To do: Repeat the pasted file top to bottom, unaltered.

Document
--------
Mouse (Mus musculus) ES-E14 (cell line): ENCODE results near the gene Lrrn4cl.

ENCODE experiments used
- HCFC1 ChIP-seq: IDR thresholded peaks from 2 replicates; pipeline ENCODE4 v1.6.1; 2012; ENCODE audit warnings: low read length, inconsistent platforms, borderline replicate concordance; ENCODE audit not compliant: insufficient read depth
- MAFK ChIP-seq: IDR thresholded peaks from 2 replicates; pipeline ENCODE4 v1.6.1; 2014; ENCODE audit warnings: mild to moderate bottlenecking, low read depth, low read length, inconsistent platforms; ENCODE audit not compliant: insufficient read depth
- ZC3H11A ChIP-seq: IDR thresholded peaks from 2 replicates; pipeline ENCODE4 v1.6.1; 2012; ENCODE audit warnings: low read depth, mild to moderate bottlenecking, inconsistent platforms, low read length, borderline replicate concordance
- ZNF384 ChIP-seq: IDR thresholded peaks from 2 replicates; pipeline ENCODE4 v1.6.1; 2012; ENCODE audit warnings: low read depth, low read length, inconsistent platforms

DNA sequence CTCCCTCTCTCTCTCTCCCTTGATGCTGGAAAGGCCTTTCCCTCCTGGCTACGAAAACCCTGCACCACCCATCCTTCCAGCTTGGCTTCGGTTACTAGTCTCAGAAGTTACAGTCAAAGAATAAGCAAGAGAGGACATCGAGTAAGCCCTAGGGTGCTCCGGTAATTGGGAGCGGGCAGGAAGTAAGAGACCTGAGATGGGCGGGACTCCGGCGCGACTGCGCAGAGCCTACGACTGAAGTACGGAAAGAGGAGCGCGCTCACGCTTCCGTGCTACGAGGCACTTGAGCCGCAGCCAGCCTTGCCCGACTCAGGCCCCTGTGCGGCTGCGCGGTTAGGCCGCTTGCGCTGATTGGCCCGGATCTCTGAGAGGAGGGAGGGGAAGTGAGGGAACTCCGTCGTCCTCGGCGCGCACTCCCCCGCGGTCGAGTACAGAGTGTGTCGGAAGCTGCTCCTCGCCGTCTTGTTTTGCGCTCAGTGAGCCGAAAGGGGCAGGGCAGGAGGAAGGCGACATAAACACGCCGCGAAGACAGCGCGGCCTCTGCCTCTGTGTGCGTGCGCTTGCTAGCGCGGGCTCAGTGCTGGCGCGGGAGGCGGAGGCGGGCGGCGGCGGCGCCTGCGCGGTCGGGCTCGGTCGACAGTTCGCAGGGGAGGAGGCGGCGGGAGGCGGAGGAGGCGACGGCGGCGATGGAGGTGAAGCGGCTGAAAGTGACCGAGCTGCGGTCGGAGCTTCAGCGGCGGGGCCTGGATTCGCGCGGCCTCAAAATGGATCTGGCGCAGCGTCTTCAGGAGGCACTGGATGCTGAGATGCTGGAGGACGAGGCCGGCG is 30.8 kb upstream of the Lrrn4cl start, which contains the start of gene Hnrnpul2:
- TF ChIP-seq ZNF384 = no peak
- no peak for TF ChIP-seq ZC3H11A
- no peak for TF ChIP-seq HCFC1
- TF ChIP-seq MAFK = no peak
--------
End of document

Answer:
Mouse (Mus musculus) ES-E14 (cell line): ENCODE results near the gene Lrrn4cl.

ENCODE experiments used
- HCFC1 ChIP-seq: IDR thresholded peaks from 2 replicates; pipeline ENCODE4 v1.6.1; 2012; ENCODE audit warnings: low read length, inconsistent platforms, borderline replicate concordance; ENCODE audit not compliant: insufficient read depth
- MAFK ChIP-seq: IDR thresholded peaks from 2 replicates; pipeline ENCODE4 v1.6.1; 2014; ENCODE audit warnings: mild to moderate bottlenecking, low read depth, low read length, inconsistent platforms; ENCODE audit not compliant: insufficient read depth
- ZC3H11A ChIP-seq: IDR thresholded peaks from 2 replicates; pipeline ENCODE4 v1.6.1; 2012; ENCODE audit warnings: low read depth, mild to moderate bottlenecking, inconsistent platforms, low read length, borderline replicate concordance
- ZNF384 ChIP-seq: IDR thresholded peaks from 2 replicates; pipeline ENCODE4 v1.6.1; 2012; ENCODE audit warnings: low read depth, low read length, inconsistent platforms

DNA sequence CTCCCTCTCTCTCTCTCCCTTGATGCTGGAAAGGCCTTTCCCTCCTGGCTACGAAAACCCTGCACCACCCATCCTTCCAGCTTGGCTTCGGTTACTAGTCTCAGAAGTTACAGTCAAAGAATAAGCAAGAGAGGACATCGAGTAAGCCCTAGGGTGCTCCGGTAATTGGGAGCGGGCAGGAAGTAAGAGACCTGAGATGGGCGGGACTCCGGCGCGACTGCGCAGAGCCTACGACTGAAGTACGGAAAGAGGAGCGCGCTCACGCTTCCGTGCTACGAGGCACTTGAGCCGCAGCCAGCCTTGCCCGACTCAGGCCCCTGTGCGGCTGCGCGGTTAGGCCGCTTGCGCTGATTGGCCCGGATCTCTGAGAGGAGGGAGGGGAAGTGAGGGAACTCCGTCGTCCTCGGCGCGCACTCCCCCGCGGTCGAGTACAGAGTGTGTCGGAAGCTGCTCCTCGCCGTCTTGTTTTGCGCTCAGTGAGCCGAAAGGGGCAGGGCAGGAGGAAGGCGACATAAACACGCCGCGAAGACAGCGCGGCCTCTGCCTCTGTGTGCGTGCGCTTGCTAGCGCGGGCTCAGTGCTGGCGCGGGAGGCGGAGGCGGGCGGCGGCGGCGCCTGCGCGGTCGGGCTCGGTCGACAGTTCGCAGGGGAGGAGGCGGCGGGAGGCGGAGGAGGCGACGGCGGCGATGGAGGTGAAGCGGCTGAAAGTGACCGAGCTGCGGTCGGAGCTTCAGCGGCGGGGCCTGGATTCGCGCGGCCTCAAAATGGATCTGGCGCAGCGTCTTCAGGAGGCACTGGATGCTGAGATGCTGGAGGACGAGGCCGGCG is 30.8 kb upstream of the Lrrn4cl start, which contains the start of gene Hnrnpul2:
- TF ChIP-seq ZNF384 = no peak
- no peak for TF ChIP-seq ZC3H11A
- no peak for TF ChIP-seq HCFC1
- TF ChIP-seq MAFK = no peak